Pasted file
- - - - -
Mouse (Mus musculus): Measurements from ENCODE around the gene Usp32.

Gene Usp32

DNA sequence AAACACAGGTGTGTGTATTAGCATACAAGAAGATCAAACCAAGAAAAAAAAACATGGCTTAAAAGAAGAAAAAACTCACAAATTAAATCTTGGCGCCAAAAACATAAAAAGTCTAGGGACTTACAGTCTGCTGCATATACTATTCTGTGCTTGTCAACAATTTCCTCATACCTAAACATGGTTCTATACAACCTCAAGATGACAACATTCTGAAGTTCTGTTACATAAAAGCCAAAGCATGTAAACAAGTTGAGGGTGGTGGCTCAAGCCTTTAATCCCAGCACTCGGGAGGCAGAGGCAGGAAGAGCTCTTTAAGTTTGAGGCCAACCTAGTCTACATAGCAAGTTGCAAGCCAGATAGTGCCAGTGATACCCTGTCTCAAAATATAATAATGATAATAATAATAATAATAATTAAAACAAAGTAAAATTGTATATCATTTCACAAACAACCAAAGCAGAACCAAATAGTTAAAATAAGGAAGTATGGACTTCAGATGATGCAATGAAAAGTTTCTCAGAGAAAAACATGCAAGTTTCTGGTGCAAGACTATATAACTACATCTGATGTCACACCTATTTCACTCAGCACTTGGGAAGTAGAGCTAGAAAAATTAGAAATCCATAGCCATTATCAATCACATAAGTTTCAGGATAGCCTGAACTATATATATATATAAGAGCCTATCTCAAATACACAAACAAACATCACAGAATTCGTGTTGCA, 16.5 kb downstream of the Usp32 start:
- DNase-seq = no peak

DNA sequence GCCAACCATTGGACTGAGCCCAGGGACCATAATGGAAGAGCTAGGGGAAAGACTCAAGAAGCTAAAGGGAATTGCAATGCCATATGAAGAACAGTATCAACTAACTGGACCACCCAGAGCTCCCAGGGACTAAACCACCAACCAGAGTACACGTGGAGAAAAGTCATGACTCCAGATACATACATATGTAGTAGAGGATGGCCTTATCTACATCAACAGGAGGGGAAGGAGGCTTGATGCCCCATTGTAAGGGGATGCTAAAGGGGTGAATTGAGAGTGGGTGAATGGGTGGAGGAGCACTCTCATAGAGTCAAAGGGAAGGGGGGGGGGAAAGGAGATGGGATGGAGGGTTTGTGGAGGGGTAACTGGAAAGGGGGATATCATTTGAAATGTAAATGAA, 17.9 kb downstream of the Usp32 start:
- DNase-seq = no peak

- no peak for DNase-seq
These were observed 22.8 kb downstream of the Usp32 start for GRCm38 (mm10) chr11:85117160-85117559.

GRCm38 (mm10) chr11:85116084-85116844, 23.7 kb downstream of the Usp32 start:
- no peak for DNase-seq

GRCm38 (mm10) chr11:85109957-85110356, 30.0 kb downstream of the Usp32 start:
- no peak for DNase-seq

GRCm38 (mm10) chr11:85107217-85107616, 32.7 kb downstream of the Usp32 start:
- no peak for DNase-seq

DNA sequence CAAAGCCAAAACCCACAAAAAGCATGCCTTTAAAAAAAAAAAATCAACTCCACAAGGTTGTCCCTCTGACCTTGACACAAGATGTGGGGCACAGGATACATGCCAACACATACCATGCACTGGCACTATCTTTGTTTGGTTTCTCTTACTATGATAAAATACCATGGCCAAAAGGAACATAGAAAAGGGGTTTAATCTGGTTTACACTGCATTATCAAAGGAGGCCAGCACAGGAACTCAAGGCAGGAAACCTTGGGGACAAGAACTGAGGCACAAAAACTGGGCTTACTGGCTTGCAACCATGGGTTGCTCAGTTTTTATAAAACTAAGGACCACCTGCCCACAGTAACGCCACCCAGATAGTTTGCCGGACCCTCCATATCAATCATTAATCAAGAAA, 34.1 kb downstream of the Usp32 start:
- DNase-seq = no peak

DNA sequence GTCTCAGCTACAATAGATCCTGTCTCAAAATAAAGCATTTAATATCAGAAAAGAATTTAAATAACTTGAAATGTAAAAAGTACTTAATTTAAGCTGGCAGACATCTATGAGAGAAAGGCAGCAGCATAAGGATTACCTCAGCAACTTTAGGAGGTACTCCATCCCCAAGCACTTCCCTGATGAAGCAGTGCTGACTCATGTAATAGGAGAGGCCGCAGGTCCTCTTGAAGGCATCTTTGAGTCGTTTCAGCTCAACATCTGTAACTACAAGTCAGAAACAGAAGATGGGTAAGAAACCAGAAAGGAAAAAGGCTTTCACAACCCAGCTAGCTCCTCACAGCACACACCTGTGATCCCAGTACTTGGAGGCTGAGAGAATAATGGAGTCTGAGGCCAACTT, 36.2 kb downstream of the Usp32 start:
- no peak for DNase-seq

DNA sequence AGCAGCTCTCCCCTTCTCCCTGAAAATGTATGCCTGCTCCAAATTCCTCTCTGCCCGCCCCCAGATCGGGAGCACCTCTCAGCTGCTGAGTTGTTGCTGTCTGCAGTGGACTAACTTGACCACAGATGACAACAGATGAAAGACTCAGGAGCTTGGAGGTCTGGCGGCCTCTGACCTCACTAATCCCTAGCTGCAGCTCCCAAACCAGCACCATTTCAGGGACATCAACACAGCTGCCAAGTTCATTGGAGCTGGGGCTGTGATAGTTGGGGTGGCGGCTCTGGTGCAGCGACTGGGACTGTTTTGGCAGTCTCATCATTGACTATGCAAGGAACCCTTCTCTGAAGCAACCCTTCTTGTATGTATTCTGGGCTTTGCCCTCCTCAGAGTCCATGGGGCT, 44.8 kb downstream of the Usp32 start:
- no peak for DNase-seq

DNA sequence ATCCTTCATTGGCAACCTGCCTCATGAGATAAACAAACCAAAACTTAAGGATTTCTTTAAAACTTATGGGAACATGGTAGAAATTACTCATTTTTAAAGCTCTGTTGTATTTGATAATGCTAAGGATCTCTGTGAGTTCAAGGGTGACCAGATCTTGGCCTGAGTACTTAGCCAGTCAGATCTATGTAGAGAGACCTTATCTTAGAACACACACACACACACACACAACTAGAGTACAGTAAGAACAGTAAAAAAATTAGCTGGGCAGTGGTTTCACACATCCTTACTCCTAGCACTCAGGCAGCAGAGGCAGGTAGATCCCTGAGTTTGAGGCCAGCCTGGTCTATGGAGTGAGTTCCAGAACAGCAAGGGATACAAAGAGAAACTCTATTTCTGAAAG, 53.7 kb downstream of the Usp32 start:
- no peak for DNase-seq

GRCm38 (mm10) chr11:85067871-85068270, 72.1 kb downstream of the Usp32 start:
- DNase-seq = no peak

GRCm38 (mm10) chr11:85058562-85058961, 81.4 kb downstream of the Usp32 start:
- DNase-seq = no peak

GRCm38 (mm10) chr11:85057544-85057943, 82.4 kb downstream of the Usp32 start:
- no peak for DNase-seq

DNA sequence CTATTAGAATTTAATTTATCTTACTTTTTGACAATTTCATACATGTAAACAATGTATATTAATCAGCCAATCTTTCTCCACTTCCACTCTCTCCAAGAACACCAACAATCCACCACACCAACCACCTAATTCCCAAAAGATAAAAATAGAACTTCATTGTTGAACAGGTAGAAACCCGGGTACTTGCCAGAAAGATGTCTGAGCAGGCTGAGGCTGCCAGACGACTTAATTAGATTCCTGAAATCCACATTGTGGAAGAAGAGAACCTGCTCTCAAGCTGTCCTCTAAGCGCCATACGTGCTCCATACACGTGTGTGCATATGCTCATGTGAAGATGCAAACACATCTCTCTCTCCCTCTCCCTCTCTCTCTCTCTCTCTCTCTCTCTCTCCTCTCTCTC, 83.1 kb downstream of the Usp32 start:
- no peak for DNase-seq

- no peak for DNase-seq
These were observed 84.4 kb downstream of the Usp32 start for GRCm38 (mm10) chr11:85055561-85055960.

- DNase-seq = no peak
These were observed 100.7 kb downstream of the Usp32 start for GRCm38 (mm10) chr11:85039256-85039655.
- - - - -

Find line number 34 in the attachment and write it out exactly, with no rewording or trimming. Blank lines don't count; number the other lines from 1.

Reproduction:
These were observed 100.7 kb downstream of the Usp32 start for GRCm38 (mm10) chr11:85039256-85039655.